Malaga Airport, on Spain’s Costa del Sol, is easy to reach from the UK. Beach holidays are not the only reason for visiting the area; historic towns, mountain scenery and protected natural areas are accessible.
Arriving at Malaga, traditional Spanish towns are only a short drive away but a world away in ambience. Fifty or so km north on Malaga is Antequera, an ancient town on a hill overlooking a fertile valley which has been settled since at least the Bronze age.
Today it is a typically Spanish town of white houses and red roofs with many churches and a central fortress, the Alcazaba, at its highest point. San Sebastian square in the centre of Antequera has a central fountain and a beautiful church with orange tree ouutside; reasonably priced hotels and guest houses are in side streets here. Pavement cafes provide coffee and breakfast for visitors, who are mainly Spanish; speaking a bit of Spanish is useful.
The Calle Infante Don Fernando, the city’s main artery, runs north from the square. Much of Antequera still has its medieval street plan and is best to explore on foot, enjoying the views on the climb upwards to the Alcazaba.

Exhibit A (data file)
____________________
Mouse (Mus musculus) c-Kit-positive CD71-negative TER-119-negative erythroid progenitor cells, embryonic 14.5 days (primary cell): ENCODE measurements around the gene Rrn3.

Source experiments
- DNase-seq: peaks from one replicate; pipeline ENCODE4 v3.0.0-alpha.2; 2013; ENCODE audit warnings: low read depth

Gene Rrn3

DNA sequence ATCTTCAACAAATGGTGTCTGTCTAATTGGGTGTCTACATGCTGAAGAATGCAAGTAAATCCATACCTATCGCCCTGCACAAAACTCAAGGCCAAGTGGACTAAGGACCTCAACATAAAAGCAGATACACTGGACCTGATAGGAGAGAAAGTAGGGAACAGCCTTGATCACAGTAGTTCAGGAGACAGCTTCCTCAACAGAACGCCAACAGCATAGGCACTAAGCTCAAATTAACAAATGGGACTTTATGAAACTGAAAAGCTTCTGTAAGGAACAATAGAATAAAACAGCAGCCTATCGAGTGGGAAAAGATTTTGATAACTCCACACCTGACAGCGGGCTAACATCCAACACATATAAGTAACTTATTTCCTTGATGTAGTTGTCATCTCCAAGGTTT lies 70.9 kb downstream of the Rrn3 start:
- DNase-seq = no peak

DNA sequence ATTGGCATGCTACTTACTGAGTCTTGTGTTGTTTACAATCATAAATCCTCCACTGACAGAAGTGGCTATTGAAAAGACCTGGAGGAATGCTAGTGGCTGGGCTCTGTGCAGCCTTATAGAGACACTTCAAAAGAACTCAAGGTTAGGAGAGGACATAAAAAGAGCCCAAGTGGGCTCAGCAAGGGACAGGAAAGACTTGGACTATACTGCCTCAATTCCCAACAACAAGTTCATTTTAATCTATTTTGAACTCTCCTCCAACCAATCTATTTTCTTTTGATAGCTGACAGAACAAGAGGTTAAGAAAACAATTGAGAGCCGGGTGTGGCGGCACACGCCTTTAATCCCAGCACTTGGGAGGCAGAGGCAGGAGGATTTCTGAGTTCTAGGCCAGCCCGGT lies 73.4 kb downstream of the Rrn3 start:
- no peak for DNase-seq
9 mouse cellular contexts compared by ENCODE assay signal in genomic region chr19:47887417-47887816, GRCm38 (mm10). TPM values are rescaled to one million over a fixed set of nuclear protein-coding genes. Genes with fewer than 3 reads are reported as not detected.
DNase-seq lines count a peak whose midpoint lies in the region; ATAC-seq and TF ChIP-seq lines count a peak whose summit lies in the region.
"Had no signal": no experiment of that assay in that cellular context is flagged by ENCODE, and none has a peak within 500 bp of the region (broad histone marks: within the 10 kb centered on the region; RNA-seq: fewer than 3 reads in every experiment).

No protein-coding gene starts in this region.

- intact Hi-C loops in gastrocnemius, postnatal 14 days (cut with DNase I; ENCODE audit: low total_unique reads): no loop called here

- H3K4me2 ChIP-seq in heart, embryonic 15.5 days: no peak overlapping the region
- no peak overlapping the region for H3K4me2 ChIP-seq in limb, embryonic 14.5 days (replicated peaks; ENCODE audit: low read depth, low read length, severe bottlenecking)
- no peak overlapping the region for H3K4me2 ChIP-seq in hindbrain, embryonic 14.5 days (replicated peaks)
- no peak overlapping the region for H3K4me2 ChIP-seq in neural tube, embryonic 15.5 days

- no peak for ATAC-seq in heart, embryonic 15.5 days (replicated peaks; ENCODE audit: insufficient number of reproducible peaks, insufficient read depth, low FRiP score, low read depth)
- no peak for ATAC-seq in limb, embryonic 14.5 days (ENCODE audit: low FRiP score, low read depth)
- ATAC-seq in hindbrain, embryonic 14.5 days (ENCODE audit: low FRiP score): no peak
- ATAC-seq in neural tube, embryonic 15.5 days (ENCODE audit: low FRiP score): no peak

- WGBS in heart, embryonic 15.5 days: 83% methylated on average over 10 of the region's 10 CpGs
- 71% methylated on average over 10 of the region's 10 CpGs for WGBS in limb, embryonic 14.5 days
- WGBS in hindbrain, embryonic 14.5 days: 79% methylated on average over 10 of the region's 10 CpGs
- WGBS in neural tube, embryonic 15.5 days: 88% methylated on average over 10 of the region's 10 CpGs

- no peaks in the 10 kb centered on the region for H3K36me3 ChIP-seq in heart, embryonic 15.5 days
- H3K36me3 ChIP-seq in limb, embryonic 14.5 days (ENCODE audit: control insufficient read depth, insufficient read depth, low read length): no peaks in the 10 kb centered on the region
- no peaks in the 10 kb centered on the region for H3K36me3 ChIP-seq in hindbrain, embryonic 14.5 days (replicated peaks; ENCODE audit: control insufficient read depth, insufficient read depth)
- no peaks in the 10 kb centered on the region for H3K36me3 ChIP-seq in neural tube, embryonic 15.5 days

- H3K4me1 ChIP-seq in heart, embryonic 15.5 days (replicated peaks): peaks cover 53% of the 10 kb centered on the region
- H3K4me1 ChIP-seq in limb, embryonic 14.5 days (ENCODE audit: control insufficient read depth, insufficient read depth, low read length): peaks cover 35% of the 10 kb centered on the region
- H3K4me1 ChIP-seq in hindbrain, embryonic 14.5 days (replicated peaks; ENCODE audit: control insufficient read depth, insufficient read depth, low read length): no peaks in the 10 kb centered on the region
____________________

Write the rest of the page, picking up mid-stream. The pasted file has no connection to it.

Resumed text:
Much of Antequera still has its medieval street plan and is best to explore on foot, enjoying the views on the climb upwards to the Alcazaba.
Near Antequera there are two natural parks: Fuente de Piedra Lagoon with Europes second largest colony of flamingos and El Torcal, full of natural sculptures made by wind and erosion on a high limestone massif, with fantastic views and rare flowers.
There are buses and trains from Malaga to Antequera. Hire car is the easiest way to get from Antequerato the natural parks. There is an Alsa bus to El Torcal but not very frequent. The service to Fuente de Piedra looks better but both look like an adventure in reading time-tables and not getting stranded – El Torcal feels wild and remote as the sun sets!